Indeed, Parallels Desktop is particularly useful for people moving to the Mac, and it can be used in a P2V (physical to virtual) migration scenario to virtualize your old PC environment and bring it along for the ride. But most users will probably start from scratch, meaning a clean install of Windows. So your initial investment will typically be $200 or more (on top of the cost of the Mac): $100 or more for Windows 10 (Windows 10 Home OEM is about $100, and the retail version is $120) and $100 for Parallels 11 Desktop (or the Pro version, which is $100 per year and offers some unique features for developers).
You have two choices with a clean install.
You can perform a normal clean install in a VM as you would with any other virtualization solution—and here, Parallels offers some unique auto-tuning features that are based on your expected usage, a nice touch—or you can simply use an existing Boot Camp install—remember, I explained the right way to do that in Mac + Windows 10: Boot Camp—which has some performance benefits and doesn’t require a gigantic file in your Mac storage that represents a virtual disk.
I’ve tried both methods, and while the Boot Camp option probably performs more quickly—I haven’t tested that—there are some complexities around product activation that could make it less than desirable for some. That is, Windows might see the physical Boot Camp install as one PC and the hybrid-virtual install in Parallels as another PC, and not activate properly. It’s also possible that some applications, like Office, might see these two installs as separate installs, thus mucking things up further. My understanding is that once you “move” a Boot Camp install to a Parallels VM, you should only use it in Parallels from then on. Otherwise, you will face these activation issues regularly.
Fortunately, I find that the “normal” VM install works just fine. You will need a few things for this to work (and work efficiently):
RAM. Virtual machines tax your Mac’s resources, so you will want a Mac with 8 GB or more of RAM. My MacBook Air has 8 GB, which was (and still is) the maximum possible. I would prefer 16 GB.
Storage. Ditto for storage: a basic install of Windows 10 took about 11 GB of hard drive space on my Mac before installing any apps or data. (The virtual disk is 128 GB, but Parallels will only take what it needs and expand the file as needed.) My Mac has 256 GB of solid state storage, which is obviously ample for desktop virtualization.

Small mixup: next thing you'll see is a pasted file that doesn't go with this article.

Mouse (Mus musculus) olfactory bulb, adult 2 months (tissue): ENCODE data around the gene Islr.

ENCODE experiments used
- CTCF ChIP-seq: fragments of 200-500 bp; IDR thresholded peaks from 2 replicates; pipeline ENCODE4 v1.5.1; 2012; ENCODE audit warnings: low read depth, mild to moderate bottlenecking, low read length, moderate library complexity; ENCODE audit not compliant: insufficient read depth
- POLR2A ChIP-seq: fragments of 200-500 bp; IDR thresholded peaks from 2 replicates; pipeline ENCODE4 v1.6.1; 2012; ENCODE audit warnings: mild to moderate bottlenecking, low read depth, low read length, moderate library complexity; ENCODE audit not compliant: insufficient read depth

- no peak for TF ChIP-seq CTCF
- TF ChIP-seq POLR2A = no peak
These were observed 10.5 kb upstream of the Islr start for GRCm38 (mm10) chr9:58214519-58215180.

Windows ISO and product key. This should go without saying, but you need a Windows 10 ISO (x64 works fine) in order to install it in a VM, and you will need a product key to activate it.
Once Parallels is installed, it provides a simple wizard that helps you choose between install types—a clean install, a PC migration, or using your Windows install from Boot Camp—or choose some free online “appliances” such as Chrome OS, Ubuntu, or one of the Modern.IE/Edge Dev test environment VMs.
If you choose a clean install—using the “Install Windows or another OS from a DVD or image file” option—Parallels will try to find the Windows ISO (it looks on the desktop and in Downloads, and possibly elsewhere. If it can’t find one, you’ll need to point the wizard at it. Parallels offers an express installation option, meaning you won’t need to step through Windows Setup normally by yourself, and you can even pre-apply your product key. For the admins in the audience, this is clearly an automated install similar to the ones you may configure using Microsoft’s deployment tools.
In one nice touch, the install wizard provides a simple screen for configuring the VM according to your needs. You can choose between various primary uses cases like software development, design, productivity, and so on, and Parallels will choose settings that are a match for the choice.